Банкеръ Weekly



What will happen with the interests on consumer and mortgage loans when Bulgaria joins the European Union (EU)? And how will they move once the country introduces the euro as a single means of payment? How will lev credits already taken be transformed into the European currency and again - what will happen with the interests on them? These questions are already bothering most people who have taken bank credits so far. And this is absolutely normal, considering that with the current level of income in Bulgaria borrowing money for a house, a vehicle, or furniture, for example, is associated with serious financial commitments that burden the budget of every family. For some people this is a move equivalent to financial bondage for five, ten, and even more years, therefore perspectives for possible facilitation of the credit terms are logically of interest for them. However, an examination by a BANKER weekly reporter in the big credit institutions in Bulgaria proved that the country's integration into the EU is not going to influence directly the interests on credits. Bulgaria's joining the community is a political act, the economic effects of which have already been consumed to a great extent. Interest rates are affected by the situation on both the Bulgarian and the international markets, BULBANK CEO Levon Hampartsumyan said.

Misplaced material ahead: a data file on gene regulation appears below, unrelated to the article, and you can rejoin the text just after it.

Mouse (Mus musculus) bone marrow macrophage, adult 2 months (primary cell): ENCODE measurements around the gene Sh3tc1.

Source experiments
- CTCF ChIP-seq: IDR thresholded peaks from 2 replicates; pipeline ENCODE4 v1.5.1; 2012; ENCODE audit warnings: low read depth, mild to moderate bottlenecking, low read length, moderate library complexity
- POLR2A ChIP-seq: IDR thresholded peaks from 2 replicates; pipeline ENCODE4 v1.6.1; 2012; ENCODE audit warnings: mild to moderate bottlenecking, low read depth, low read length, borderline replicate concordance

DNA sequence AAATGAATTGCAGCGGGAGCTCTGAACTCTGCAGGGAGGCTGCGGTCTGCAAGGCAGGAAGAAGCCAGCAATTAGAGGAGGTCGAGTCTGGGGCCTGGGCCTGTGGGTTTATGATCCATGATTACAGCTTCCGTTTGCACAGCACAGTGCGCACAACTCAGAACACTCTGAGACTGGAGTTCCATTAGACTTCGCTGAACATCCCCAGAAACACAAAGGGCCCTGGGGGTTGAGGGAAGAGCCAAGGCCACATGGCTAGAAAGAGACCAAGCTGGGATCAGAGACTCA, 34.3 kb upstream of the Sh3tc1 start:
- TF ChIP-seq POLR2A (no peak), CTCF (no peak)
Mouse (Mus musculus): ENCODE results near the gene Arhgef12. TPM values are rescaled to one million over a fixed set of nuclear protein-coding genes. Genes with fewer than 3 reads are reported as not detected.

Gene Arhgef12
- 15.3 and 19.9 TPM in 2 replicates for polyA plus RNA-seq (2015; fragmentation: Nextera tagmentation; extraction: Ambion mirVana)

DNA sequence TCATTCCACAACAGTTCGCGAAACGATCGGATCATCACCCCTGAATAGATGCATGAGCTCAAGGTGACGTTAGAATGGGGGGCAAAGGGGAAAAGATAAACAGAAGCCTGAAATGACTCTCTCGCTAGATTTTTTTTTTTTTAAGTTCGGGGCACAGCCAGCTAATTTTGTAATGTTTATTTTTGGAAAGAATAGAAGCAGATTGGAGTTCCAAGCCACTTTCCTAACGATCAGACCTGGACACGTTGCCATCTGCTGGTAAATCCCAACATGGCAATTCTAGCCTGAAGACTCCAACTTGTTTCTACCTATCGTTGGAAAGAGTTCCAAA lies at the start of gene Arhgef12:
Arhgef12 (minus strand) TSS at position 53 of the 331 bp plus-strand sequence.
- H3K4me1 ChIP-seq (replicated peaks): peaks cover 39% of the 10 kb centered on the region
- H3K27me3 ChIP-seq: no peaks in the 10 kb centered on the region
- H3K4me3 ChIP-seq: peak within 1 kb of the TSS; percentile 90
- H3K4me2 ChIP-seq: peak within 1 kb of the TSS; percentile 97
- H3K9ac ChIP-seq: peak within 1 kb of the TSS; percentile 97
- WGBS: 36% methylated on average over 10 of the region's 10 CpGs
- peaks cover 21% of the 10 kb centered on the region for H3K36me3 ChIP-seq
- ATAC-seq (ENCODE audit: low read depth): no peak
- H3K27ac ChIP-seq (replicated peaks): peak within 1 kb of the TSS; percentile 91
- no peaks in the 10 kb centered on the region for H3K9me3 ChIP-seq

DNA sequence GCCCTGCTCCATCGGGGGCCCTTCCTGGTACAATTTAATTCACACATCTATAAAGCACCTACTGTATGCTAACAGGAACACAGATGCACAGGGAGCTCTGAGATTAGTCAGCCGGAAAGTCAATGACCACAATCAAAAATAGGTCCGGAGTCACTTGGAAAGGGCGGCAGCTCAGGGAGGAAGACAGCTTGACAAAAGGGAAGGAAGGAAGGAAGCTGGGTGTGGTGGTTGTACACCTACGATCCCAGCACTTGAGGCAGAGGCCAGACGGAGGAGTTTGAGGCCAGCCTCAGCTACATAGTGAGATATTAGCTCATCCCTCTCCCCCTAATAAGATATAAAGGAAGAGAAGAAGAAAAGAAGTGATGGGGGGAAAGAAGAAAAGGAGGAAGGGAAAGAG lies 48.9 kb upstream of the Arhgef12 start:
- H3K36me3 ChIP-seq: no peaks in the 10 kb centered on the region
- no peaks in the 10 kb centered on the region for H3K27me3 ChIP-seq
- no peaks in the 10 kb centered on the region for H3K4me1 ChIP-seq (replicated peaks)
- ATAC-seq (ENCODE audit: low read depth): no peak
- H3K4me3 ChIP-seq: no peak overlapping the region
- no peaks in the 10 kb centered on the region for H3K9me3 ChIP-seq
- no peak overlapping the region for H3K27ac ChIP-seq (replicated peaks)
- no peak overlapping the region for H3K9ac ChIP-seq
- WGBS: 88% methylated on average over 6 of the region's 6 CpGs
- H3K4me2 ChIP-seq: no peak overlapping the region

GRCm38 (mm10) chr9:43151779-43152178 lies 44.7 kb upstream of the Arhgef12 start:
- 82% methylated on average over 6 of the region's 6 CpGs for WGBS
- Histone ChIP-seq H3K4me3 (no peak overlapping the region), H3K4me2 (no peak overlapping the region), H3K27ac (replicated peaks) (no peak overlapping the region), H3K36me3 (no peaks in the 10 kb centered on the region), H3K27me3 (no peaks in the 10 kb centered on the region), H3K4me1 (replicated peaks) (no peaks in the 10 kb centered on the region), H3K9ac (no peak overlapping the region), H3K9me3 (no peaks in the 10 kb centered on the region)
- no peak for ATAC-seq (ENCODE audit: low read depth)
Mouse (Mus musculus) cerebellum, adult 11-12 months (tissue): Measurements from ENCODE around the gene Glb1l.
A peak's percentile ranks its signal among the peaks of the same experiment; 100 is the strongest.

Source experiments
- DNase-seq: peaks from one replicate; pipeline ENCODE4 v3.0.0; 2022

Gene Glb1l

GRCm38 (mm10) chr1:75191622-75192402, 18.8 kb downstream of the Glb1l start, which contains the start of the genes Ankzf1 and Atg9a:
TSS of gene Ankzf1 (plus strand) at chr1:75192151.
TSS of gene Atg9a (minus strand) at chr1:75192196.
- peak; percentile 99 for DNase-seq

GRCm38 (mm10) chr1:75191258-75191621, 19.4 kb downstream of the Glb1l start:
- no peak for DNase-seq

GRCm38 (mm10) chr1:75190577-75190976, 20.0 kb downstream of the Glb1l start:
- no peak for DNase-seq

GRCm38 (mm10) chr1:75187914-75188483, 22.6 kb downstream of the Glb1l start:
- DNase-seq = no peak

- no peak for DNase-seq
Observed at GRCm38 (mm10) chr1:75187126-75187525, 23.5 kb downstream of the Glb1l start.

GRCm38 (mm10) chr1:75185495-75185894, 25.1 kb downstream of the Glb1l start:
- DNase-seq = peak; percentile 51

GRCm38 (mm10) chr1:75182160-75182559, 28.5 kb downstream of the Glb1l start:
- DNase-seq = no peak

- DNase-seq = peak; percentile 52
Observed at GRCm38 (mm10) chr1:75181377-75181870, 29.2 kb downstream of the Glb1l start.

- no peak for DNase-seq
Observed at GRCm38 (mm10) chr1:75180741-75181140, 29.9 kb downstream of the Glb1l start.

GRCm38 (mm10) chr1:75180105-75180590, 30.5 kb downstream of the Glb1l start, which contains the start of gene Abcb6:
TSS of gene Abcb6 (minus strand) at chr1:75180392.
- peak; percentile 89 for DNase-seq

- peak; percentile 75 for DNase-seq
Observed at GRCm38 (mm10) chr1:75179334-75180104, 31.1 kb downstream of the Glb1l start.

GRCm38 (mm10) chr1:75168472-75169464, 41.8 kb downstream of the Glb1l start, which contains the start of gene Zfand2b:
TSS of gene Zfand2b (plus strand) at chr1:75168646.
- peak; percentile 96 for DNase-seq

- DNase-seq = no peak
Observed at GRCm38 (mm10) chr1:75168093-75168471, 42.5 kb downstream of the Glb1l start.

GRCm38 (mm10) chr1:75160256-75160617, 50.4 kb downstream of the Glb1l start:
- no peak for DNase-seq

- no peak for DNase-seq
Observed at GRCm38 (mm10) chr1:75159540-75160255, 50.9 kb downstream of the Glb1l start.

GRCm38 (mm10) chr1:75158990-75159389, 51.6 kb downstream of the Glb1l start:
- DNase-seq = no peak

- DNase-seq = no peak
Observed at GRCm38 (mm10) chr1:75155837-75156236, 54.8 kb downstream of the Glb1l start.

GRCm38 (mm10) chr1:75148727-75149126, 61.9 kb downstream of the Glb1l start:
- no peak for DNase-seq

In fact, it is common practice for the banks to calculate their interest rates on the basis of their own base interest rate on which a specific risk premium and a margin of profit are calculated.
Base interest rates
depend to a great extent on the price at which credit institutions attract funds from the market, as well as on their administrative costs. In Bulgaria, this price is directly related to the interests on transactions on the interbank market, as the Bulgarian National Bank (BNB) has not been conducting monetary policy since 1997 and does not fix its own interest rates. Once the country joins the EU and introduces the euro as its single currency, the price at which Bulgarian banks will attract funds will be directly affected by the interest on transactions of the European Central Bank. Currently, this rate is 2.5% per year and is expected to be raised within a year. The question is - how much? Of course, there is no concrete answer to it now, because the increase depends on the economic development of the countries in the euro zone. Therefore, if this interest rate goes up, we cannot expect credits launched in euro to get cheaper.